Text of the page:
As if it's not hard enough to get an appointment to see a doctor already these days, Illinois lawmakers are considering requiring prescriptions to purchase cold medicines that contain pseudoephedrine, because of meth.
Bryant Jackson-Green of the Illinois Policy Institute notes how oppressive the government already is to citizens looking to buy common medications in its relentless war to stop people from getting high:
In fact, laws already on the books for these substances already impose burdens on businesses and consumers. The federal Combat Methamphetamine Epidemic Act of 2005 (passed along with the Patriot Act) mandates that medicines with ephedrine or pseudoephedrine be sold only to customers 18 and older and be kept behind the counter, and that pharmacies take down the name and address of everyone who buys them. Anyone who buys more than an arbitrary amount now—3.6 grams of pseudoephedrine base per day and 9 grams per month—has committed a federal crime.
The experiences of ordinary people trying to take care of their families show how these laws are an example of drastic government overreach. In 2006, for example, an Illinois man was arrested and charged with a federal misdemeanor for buying his son "too much" Claritin-D before he went to summer camp. Authorities don't even have to show criminal intent, but merely that someone bought a certain amount of allergy medication, to charge a person with a crime.
Two states, Oregon and Mississippi, have already taken the route of demanding prescriptions for these cold medicines. Despite adding costs and misery to the lives of average, non-meth-using Americans, there's little sign that the additional barriers to access will amount to much. The Cascade Policy Institute, an Oregon-based think tank that promotes free markets and individual liberty, looked at the impact of Oregon's law and was unimpressed:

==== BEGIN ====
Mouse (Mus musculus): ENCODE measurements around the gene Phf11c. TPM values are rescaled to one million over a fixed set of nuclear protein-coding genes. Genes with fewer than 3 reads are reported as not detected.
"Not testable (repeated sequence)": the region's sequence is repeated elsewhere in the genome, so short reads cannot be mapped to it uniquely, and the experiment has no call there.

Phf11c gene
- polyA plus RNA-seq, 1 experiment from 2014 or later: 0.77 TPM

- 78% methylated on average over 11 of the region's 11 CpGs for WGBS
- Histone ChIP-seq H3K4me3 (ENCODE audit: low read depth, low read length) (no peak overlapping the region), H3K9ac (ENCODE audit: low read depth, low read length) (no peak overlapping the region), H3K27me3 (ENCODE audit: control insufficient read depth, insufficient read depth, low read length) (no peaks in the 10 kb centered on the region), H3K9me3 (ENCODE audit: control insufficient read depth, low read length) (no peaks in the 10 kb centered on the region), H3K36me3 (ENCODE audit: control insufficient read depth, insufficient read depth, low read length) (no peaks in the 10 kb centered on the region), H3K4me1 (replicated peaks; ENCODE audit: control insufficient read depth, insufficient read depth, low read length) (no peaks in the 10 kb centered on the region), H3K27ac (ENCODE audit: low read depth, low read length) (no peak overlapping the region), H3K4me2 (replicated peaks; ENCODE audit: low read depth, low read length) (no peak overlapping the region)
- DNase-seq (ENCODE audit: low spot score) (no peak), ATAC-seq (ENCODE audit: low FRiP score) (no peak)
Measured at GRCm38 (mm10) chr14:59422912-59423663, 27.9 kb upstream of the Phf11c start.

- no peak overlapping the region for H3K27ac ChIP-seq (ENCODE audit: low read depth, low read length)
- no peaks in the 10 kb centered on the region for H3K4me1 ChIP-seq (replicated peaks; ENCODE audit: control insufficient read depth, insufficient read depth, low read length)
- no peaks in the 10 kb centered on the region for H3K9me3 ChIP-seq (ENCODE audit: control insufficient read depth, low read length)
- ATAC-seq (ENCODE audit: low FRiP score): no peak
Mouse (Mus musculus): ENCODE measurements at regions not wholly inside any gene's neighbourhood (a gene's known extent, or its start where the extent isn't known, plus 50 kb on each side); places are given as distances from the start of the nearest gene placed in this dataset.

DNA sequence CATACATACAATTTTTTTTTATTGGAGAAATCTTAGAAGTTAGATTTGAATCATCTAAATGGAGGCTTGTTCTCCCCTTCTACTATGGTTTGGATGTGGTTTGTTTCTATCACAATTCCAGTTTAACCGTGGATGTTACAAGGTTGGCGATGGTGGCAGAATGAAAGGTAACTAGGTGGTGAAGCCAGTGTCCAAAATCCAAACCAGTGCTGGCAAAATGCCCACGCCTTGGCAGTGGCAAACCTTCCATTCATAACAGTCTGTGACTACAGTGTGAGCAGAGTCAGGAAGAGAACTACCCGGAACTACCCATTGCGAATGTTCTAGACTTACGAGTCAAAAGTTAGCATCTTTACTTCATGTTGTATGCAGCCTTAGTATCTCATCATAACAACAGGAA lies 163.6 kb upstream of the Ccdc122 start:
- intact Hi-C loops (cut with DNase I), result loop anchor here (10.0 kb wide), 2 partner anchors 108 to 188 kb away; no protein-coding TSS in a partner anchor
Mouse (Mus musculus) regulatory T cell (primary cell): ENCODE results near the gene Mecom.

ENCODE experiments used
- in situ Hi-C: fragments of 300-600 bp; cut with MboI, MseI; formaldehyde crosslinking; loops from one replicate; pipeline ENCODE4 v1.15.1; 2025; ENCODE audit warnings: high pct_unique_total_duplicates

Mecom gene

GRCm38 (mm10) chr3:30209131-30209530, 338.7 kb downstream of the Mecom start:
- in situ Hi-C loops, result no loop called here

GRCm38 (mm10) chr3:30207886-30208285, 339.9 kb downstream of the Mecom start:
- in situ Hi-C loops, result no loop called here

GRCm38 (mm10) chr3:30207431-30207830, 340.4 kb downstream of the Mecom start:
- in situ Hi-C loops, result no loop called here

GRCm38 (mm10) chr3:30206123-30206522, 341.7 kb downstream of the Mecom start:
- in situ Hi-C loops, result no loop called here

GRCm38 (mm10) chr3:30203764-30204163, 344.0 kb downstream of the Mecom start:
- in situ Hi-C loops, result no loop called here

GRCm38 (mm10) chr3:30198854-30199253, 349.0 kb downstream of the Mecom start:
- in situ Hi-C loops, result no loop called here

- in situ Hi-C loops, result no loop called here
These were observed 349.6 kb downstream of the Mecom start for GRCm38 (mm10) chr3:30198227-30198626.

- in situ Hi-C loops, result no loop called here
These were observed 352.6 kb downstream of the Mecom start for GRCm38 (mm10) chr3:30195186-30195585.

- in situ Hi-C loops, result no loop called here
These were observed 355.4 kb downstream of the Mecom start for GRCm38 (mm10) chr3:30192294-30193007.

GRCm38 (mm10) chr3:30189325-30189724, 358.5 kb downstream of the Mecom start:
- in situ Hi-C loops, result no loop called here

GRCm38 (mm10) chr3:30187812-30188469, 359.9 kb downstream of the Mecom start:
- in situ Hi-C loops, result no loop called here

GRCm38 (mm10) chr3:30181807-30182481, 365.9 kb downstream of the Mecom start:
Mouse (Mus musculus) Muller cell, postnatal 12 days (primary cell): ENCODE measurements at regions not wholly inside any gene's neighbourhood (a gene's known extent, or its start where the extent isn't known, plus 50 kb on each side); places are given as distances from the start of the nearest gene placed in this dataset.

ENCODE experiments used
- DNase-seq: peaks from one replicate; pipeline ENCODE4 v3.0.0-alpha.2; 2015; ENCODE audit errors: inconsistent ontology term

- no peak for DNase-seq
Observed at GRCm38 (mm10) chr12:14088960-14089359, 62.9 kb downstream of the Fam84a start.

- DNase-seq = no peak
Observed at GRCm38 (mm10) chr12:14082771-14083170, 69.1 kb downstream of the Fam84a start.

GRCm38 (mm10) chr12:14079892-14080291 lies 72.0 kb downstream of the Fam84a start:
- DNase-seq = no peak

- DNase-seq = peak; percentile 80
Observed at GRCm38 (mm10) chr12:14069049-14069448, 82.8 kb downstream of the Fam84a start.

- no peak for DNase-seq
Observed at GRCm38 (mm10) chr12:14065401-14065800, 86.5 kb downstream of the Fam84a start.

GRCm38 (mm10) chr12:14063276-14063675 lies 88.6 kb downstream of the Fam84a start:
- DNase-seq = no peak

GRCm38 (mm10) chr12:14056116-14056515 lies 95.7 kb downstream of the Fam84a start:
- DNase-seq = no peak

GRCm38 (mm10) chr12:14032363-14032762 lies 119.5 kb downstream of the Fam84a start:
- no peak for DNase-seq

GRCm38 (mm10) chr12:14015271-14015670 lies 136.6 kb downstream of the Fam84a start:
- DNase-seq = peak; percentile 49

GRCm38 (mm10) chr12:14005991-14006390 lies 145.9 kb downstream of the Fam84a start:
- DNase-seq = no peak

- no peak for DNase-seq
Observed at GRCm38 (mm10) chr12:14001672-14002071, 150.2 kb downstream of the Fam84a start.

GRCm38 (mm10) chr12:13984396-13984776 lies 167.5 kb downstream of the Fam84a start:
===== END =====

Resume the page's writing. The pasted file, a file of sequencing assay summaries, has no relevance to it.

Our study looked at meth trends in Oregon from 2004 to 2010 and compared what was happening here to similar states and the country as a whole. We found that while the number of meth lab related incidents in 2010 is down 97 percent from 2004, that doesn't speak to the success of the prescription requirement.
Why not? Because six nearby states that don't have a prescription requirement, including Washington State and California, experienced similar declines in meth lab incidents. In addition, almost all of Oregon's 97 percent drop occurred between 2004 and 2006, before the prescription law even took effect.
The decline in illegal meth manufacturing also has not corresponded to a decline in meth use or availability in Oregon. The sad fact is that the reduction of one source of methamphetamine only leads to the increased availability of the drug from other sources, including Mexican super labs.
Furthermore, a new study by Jane Carlisle Maxwell of the University of Texas at Austin and Mary-Lynn Brecht of the University of California at Los Angeles found that Mexican meth manufacturers (in a country that imposed a ban on pseudoephedrine in 2008) are increasingly using alternative methods to make the drug, including the P2P method, which doesn't rely on PSE.
This analysis was written in 2012, and yet at least one police chief in Illinois still thinks pseudoephedrine is required to produce methamphetamines.
While Illinois is considering these harsher methods, Reason's Jacob Sullum recently wrote about neuropsychopharmacologist Carl Hart's report arguing the dangers and addictive potential of meth have been exaggerated.